Langemarck Streets in Germany
Today there are thirty-three streets or squares named “Langemarck” in German towns, mostly concentrated in the western regions of the country. Where does the name originate from, and when and why were streets named after “Langemarck”?
The legacy of the First World War
Langemark or Langemarck (as the German military spelled it) is a village located five miles to the north east of the medieval city of Ypres/Ieper in West Flanders (Belgium). In the First World War the area around Ypres was intensely fought over in five major battles between 1914 and 1918. During the battle of Langemarck (the First Battle of Ypres) the German advance in the west ended in a stalemate in autumn 1914. The battle gave birth to what is the most enduring myth of the First World War: the Langemarck myth about the self-sacrifice of Germany’s youth. At Langemarck, so the story goes, young regiments composed of volunteers had stormed willingly to their death, singing “Deutschland über alles” during the attack. There was no substance to this narrative, though. The German official historians had no time for such nonsense, but in the aftermath of the First World War all attempts to debunk the myth were in vain.
Langemarck came to enshrine a story of heroic failure, one that transcended conventional notions of victory and defeat. The military setback became reinterpreted as a moral victory. It was a useful myth for a defeated nation. Already a powerful symbol in last years of Imperial Germany, Langemarck was revived during the Weimar Republic. In nationalist circles 11 November – Langemarck Day – became a fixture in the calendar and an antipode to both Armistice Day (11 November, observed in Britain and France) and the founding day of the republic (9 November).
However, it was during the Third Reich that Langemarck was elevated to a state-sponsored myth. Hitler fashioned himself as a veteran of Langemarck. He invoked the myth in Mein Kampf, inaugurated the monumental Langemarck Hall during the Berlin Olympics in 1936 and paid a visit to the First World War cemetery in June 1940. In the Second World War the legacy of Langemarck became implicated in the racist war on the Eastern Front through the actions of SS-Sturmbrigade “Langemarck” and SS-Grenadier-Division “Langemarck”. War crimes were committed in the name of “Langemarck”.
Many Langemarck streets had been created during the Weimar Republic; after 1933 their number increased exponentially. This was to a large extent a suburban phenomenon, concentrated in housing estates on the outskirts of growing cities. Yet in some cases, for instance in Bremen, main roads were named after Langemarck too. The Nazis ensured that Langemarck became part of the fabric and rhythms of urban life. Langemarck began to leave its mark on the paraphernalia of quotidian life such as business cards and roadmaps. People waited at bus stops called “Langemarckstrasse”, and the names of these stops were shouted out on public transport. The intention was to create organic forms of commemoration that would subtly infiltrate the everyday.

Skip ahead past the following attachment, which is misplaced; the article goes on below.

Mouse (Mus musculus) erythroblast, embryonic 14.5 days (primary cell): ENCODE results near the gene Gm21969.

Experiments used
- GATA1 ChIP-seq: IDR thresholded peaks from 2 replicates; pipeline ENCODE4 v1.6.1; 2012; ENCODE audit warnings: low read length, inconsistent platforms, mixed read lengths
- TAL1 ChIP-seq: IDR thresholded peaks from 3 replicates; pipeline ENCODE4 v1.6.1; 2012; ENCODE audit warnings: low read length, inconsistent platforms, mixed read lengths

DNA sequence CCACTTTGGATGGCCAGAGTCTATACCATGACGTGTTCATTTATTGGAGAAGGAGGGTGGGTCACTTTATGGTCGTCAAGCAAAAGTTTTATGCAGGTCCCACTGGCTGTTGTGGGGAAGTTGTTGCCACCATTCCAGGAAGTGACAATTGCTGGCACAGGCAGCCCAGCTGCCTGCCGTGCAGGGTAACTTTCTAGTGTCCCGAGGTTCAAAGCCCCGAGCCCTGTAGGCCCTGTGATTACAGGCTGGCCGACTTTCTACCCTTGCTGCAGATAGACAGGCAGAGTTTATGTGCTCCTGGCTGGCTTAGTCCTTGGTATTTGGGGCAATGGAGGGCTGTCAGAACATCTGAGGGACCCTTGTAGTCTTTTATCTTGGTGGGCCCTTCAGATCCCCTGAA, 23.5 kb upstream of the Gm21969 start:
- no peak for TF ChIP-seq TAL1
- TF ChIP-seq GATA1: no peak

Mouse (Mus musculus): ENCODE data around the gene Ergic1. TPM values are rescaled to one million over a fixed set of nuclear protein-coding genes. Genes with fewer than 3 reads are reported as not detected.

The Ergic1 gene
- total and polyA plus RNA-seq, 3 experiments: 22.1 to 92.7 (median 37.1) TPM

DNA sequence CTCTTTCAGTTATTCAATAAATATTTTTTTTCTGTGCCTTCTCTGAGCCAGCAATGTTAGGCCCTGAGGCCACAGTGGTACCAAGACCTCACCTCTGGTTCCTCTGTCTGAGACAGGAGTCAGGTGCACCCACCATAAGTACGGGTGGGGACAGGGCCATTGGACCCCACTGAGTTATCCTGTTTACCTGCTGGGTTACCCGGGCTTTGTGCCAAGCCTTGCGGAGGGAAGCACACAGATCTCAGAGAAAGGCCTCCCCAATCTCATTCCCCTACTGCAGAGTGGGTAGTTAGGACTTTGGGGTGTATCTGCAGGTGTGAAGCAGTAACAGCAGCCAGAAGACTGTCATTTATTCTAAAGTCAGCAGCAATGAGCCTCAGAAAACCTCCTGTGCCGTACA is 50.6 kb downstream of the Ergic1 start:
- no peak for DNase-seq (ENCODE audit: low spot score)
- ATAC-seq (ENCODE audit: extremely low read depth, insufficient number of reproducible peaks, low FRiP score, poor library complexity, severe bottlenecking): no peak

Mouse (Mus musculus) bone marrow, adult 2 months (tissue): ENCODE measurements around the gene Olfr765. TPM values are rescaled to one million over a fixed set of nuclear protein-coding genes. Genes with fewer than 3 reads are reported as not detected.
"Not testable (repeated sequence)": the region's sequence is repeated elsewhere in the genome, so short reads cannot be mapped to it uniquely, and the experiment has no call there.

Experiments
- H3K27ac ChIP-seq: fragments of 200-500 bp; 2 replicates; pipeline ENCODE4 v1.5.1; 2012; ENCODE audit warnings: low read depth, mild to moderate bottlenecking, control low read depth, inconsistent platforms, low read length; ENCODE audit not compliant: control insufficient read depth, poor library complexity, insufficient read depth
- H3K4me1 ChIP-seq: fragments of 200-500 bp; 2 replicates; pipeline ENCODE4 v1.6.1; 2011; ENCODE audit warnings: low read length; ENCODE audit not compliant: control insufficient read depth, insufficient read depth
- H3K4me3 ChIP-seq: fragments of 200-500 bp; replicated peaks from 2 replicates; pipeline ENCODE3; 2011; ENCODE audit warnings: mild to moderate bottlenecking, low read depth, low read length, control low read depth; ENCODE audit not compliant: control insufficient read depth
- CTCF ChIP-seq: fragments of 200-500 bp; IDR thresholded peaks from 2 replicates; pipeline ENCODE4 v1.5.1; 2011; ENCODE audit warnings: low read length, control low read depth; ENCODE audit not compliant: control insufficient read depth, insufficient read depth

After the Second World War
After the end of the war most Langemarck streets were renamed. In the Soviet Zone of Occupation all visible reminders of Langemarck were swiftly removed from street signs and the official address books. By contrast, in the western occupation zones confusion was ripe, compounded by the fact that the western Allies themselves were not entirely clear about how to interpret Control Council Directive No. 30 concerning the liquidation of German military and Nazi memorials. Did it, or did it not, include commemorations of the First World War? Dortmund’s administration adopted a stringent interpretation of the directive, implementing it without delay in July 1946 (when both Flandernstrasse and Langemarckstrasse were renamed). However, in nearby Gelsenkirchen Langemarckstrasse was inexplicably overlooked. The percentage of Langemarck streets that were renamed is difficult to establish with precision. Statistical evidence is available only for Westphalia where 14 out of 16 streets dedicated to Langemarck or Flanders were given new names between 1945 and 1949.
Langemark and Ieper today
Today both Langemark and Ieper are dedicated to peace. At Ieper the In Flanders Fields Museum keeps the memory of the First World War alive. This internationally renowned museum with more than 200,000 visitors per year represents the First World War in an inclusive and socio-cultural way. Personal stories are central to the museum concept. And so is the latest scholarship: a research centre is attached to the museum. Moreover, the terrible fate that befell Ieper in the First World War inspires the city to actively work for peace, with a specially dedicated peace department. The municipality of Langemark-Poelkapelle, to which the village of Langemark belongs, is also active in this field. For four years, from 1914 to 1918, the front line was on its territory and today it houses the most visited and probably most famous German military cemetery of the First World War. Just outside the cemetery, a monument calls for peace and reconciliation. It was created in 2016 through the cooperation of 200 blacksmiths from all over the world. The village is often the scene of peace demonstrations.
For an overview of the history and memory of Langemarck, see Mark Connelly and Stefan Goebel, Ypres (Oxford University Press, 2018). The same authors discuss the post-1945 legacy in their article ‘Forgetting the Great War? The Langemarck Myth between Cultural Oblivion and Critical Memory in (West) Germany, 1945–2014’, Journal of Modern History (2022). Background information on the First World War can be found on the website 1914–1918-Online: International Encyclopedia of the First World War. Those planning to visit West Flanders should consult the website of the In Flanders Fields Museum in Ieper.